The burden of heart that can find no peace because of the lost condition of some individual is the highest form of human suffering, and is several times referred to in the Scriptures. There this burden for the lost is seen, not only to form a part of human suffering, but to be a normal experience in the life of every saved person. That it is not a common experience among Christians to-day can be explained only by the fact that there are abnormal conditions in many Christian lives.

The reality of human suffering and its place in a Christian's life is so vital a part of true evangelism, and occupies so conspicuous a place in the New Testament, that it should be considered sufficiently at length to distinguish that particular part of suffering which has to do with the salvation of the lost from its other aspects.

The believer may suffer for Christ. This form of suffering may include the involuntary sacrifice of the loss of friends, property, reputation, or health, and the voluntary sacrifice or separation from loved ones, gifts, humiliation and faithful service, even unto death. It is stated in Phil. 1:29 that such suffering is a gift to the believer: "Unto you it is given in behalf of Christ, not only to believe on him, but also to suffer for his sake." Unto you it is given to be parted from loved ones in the worldwide ministry of the Gospel, to become poor that others may become rich, to suffer separation or privation as a sacrifice for Him.

This form of suffering was experienced by the Lord of Glory, and to those who are in the midst of these afflictions it is said: "The sufferings of this present time are not worthy to be compared with the glory that shall be revealed in us"; and "Our light affliction, which is but for a moment, worketh for us a far more and exceeding weight of glory."

The suffering of a Christian according to the Scriptures is primarily suffering with Christ. This is attested by various passages (1 Pet. 4:13; Rom. 8:17; Col. 1:24; Phil. 2:5-9; and 2 Tim. 2:12). The important word used in connection with the believer's relation to Christian suffering is "with," and that word emphasizes the necessary distinction that much of the suffering in the world is alien to fellowship with Christ. On the other hand, this word suggests a vital union and divine co-partnership between the suffering believer and his suffering Lord.

In suffering with Christ the Christian may either suffer from man the reproaches of Christ, or he may come to experience with Christ a divinely wrought burden and sorrow for the lost. Beyond this it is impossible for any believer to go in the mystery of the sufferings of Christ; for what He suffered from God in becoming Himself an offering for sin could not be shared by any other, though one might greatly desire a similar ministry. (See Rom. 9:1-3).

Suffering with Christ is a natural phase of a Christian's life and experience. He is sojourning in an enemy's land, is called to be a witness against its sin, and is summoned to labor that souls may be saved from its evil and darkness. "If the world hate you, ye know that it hated me before it hated you. If ye were of the world, the world would love his own; but because ye are not of the world, but I have chosen you out of the world, therefore the world hateth you" (John 15:18, 19). To those who did not believe on Him He said: "The world cannot hate you; but Me it hateth, because I testify of it, that the works thereof are evil" (John 7:7). "It is enough for the disciple that he be as his master, and the servant as his lord. If they have called the master of the house Beelzebub, how much more shall they call them of his household?" (Matt. 10:25). "As thou hast sent me into the world, even so have I also sent them into the world" (John 17:18). "Beloved, think it not strange concerning the fiery trial which is to try you, as though some strange thing happened unto you; but rejoice, inasmuch as you are partakers in Christ's sufferings, that when his glory shall be revealed, ye may be glad with exceeding joy" (1 Pet. 4:12, 13).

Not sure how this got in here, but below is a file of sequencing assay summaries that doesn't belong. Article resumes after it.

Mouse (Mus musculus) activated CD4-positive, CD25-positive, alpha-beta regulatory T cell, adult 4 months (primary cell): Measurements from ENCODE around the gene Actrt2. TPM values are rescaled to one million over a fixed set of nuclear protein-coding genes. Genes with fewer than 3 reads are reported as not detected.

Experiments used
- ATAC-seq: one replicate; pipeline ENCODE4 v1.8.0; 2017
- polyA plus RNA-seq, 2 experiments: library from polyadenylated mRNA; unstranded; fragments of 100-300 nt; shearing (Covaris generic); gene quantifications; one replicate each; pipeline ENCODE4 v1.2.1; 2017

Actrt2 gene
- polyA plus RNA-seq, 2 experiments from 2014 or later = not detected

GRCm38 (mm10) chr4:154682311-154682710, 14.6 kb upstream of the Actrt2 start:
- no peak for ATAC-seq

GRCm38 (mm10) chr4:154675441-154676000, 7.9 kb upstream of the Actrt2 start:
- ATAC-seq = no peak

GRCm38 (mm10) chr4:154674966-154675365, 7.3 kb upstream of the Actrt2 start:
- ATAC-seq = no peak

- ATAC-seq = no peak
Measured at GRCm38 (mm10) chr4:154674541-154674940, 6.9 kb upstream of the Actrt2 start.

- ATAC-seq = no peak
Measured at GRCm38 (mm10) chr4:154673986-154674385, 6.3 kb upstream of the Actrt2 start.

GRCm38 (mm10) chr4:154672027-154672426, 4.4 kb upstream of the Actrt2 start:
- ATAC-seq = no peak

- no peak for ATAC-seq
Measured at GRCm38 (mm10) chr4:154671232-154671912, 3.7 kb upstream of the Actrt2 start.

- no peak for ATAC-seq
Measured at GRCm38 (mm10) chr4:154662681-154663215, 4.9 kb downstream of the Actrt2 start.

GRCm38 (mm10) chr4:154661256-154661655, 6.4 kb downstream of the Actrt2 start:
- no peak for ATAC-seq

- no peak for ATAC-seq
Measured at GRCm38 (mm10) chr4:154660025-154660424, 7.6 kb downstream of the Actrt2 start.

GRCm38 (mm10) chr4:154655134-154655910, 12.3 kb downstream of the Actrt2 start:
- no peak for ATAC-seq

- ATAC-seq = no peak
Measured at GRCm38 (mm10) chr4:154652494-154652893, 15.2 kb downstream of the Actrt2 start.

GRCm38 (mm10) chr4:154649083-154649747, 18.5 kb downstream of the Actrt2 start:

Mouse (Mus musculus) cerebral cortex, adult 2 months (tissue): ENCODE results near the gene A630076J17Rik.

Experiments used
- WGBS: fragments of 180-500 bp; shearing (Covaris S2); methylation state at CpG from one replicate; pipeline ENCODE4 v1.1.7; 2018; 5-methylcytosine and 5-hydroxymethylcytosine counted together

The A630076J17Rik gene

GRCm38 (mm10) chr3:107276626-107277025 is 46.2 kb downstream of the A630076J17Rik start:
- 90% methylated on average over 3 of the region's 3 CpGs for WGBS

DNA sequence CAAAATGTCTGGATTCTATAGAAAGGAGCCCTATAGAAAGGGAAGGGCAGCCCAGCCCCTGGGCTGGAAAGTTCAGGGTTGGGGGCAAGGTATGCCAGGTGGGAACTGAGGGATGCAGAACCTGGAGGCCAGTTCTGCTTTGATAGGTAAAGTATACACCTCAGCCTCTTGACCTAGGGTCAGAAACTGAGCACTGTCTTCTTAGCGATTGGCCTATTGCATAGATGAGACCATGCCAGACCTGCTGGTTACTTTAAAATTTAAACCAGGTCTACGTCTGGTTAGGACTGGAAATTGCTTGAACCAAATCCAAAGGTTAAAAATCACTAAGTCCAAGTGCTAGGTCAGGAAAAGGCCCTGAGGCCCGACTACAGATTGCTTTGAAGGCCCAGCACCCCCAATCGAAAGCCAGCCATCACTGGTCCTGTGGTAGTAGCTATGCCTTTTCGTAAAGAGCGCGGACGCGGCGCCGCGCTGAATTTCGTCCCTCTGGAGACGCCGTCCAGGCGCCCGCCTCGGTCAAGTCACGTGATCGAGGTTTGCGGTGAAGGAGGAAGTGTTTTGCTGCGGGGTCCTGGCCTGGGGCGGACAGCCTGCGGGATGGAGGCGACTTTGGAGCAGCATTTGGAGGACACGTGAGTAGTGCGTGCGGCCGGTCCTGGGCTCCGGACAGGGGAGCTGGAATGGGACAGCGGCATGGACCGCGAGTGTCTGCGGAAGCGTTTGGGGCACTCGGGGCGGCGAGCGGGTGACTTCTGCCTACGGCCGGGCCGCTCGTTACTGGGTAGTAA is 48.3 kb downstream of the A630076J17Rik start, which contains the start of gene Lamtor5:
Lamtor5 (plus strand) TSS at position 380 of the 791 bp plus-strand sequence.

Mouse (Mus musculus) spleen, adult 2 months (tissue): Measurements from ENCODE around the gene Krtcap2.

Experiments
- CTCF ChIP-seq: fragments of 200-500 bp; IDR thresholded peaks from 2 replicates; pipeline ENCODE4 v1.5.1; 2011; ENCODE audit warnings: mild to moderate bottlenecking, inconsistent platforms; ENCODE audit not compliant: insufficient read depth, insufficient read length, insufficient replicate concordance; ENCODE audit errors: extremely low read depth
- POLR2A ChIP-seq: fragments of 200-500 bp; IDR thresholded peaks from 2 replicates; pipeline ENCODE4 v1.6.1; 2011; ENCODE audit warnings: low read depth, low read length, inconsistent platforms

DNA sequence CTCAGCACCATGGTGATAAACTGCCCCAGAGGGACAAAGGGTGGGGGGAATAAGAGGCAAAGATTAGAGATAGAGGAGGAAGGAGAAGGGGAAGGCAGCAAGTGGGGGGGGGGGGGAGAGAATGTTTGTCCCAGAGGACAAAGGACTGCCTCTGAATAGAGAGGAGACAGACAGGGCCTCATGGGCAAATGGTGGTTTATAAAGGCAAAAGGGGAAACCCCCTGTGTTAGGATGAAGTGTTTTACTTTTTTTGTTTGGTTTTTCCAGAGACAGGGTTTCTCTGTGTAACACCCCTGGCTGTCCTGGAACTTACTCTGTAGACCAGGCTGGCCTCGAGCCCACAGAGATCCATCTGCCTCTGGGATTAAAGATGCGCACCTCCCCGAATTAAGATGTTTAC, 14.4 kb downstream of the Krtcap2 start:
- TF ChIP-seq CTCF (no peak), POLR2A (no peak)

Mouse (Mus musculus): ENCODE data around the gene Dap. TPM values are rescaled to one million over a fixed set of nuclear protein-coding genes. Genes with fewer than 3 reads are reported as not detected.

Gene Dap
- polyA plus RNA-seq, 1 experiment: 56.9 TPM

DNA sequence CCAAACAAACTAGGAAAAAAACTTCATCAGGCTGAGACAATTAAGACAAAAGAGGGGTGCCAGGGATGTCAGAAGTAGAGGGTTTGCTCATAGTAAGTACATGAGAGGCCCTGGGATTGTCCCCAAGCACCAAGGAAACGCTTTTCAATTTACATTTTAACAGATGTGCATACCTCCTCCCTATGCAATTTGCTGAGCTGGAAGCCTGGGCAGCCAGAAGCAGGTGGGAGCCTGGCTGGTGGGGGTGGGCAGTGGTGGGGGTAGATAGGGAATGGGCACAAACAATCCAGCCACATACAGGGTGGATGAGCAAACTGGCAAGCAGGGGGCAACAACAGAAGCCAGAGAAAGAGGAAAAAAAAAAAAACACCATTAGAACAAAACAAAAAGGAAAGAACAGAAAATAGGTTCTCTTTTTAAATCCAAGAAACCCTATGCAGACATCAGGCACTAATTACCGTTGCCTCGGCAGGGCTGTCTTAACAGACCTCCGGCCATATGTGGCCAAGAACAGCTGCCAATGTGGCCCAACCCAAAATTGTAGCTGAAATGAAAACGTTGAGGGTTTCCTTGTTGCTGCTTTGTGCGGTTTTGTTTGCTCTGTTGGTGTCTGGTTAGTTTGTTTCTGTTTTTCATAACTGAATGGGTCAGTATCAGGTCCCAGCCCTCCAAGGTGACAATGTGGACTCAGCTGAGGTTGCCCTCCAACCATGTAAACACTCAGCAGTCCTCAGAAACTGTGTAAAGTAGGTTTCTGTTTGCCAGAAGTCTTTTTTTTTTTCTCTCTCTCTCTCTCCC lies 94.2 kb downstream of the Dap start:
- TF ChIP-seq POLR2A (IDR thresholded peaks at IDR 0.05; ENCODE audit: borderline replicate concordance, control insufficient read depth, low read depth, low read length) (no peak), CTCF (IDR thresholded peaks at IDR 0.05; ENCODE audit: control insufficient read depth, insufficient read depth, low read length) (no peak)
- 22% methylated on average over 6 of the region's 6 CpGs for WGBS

So also, as is seen by these passages, suffering with Christ here is the only possible path into the reward of being glorified together with Him over there. This is not salvation, for salvation cannot be gained by any degree of human suffering. It is rather the glorious crown and reward to be given to the faithful in their co-partnership with Christ. This truth is emphasized in the following passage: "Let this mind be in you, which was also in Christ Jesus: who being in the form of God, thought it not robbery to be equal with God; but made Himself of no reputation, and took upon Him the form of a servant, and was made in the likeness of man: and being found in fashion as a man, He humbled Himself and became obedient unto death, even the death of the Cross. Wherefore God hath highly exalted Him, and given Him a name which is above every name: that at the name of Jesus every knee should bow, of things in heaven, and things in earth, and things under the earth; and every tongue should confess that Jesus Christ is Lord, to the glory of God the Father" (Phil. 2:5-11).